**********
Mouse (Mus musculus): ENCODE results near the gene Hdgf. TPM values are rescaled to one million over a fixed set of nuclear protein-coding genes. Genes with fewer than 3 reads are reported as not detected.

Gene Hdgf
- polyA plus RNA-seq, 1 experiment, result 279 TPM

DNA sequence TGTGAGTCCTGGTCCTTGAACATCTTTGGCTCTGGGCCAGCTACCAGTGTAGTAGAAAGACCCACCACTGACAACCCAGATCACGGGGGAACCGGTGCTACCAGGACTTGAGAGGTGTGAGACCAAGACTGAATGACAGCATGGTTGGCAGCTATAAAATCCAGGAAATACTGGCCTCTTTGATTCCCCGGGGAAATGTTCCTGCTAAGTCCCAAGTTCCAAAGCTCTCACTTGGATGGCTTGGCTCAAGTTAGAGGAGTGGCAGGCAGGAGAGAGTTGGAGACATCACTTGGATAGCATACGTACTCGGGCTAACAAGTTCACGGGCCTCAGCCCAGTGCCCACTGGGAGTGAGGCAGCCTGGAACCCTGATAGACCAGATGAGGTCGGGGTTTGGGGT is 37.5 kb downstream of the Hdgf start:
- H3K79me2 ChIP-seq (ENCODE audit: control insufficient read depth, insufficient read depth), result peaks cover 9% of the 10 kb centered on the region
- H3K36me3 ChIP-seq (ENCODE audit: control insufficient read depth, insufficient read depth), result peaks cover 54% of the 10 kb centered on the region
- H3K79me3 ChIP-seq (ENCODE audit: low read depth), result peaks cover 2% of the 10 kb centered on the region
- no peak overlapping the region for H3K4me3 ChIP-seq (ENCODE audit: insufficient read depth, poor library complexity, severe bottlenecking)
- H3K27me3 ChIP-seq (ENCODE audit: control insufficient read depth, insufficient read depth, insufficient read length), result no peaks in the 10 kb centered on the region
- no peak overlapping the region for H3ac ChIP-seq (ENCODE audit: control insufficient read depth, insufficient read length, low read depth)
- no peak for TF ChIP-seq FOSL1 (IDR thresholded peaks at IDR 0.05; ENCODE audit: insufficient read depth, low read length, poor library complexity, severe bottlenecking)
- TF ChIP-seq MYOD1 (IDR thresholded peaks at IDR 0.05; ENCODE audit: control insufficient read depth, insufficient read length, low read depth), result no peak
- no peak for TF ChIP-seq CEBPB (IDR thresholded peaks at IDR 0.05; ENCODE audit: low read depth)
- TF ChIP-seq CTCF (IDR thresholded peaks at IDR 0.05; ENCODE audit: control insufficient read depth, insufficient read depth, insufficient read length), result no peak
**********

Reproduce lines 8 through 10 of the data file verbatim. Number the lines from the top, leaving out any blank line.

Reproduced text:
- no peak overlapping the region for H3K4me3 ChIP-seq (ENCODE audit: insufficient read depth, poor library complexity, severe bottlenecking)
- H3K27me3 ChIP-seq (ENCODE audit: control insufficient read depth, insufficient read depth, insufficient read length), result no peaks in the 10 kb centered on the region
- no peak overlapping the region for H3ac ChIP-seq (ENCODE audit: control insufficient read depth, insufficient read length, low read depth)